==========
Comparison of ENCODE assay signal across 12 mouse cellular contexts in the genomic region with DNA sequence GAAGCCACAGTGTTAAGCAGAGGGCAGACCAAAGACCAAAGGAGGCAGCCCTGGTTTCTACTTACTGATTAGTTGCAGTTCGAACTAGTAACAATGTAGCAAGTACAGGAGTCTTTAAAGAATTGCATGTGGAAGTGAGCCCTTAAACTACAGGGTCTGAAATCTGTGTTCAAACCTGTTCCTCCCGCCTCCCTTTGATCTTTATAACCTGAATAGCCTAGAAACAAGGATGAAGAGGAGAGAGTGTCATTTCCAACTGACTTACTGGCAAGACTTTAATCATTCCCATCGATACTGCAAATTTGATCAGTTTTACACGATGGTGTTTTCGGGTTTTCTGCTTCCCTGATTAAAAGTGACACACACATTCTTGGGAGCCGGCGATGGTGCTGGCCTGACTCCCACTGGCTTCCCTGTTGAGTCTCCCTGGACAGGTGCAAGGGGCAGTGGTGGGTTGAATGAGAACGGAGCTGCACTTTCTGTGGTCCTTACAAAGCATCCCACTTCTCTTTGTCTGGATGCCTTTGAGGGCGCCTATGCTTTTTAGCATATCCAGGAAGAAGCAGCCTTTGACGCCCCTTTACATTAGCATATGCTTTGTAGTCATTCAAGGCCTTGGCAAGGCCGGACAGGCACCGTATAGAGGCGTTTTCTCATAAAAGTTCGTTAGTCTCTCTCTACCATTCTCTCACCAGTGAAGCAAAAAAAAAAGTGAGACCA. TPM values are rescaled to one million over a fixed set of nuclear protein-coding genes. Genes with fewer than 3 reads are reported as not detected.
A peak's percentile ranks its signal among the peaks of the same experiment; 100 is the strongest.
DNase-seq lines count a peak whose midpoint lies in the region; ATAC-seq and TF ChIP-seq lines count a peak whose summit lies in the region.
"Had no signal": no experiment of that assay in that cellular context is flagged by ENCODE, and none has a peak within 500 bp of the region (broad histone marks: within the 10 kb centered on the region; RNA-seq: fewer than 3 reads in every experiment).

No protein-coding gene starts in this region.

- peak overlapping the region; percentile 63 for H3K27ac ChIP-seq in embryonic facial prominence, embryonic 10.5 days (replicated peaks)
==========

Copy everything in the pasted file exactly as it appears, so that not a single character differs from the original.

Comparison of ENCODE assay signal across 12 mouse cellular contexts in the genomic region with DNA sequence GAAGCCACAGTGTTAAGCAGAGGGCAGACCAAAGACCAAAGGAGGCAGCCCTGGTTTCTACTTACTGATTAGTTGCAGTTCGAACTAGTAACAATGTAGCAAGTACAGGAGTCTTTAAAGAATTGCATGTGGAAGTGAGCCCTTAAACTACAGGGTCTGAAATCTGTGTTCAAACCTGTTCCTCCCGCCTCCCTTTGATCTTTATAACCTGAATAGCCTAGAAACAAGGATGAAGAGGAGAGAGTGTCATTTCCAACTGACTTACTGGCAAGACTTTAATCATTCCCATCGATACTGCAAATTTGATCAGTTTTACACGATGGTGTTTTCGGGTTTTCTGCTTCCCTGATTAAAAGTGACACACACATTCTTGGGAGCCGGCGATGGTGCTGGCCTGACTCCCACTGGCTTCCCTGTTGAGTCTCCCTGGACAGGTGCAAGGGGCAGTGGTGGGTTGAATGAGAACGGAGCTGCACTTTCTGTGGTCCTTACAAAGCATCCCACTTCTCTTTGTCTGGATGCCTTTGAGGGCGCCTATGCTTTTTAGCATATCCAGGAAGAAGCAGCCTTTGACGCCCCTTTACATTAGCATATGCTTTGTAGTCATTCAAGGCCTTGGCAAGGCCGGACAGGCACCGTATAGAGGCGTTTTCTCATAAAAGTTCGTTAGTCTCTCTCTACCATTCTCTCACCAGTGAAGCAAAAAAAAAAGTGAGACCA. TPM values are rescaled to one million over a fixed set of nuclear protein-coding genes. Genes with fewer than 3 reads are reported as not detected.
A peak's percentile ranks its signal among the peaks of the same experiment; 100 is the strongest.
DNase-seq lines count a peak whose midpoint lies in the region; ATAC-seq and TF ChIP-seq lines count a peak whose summit lies in the region.
"Had no signal": no experiment of that assay in that cellular context is flagged by ENCODE, and none has a peak within 500 bp of the region (broad histone marks: within the 10 kb centered on the region; RNA-seq: fewer than 3 reads in every experiment).

No protein-coding gene starts in this region.

- peak overlapping the region; percentile 63 for H3K27ac ChIP-seq in embryonic facial prominence, embryonic 10.5 days (replicated peaks)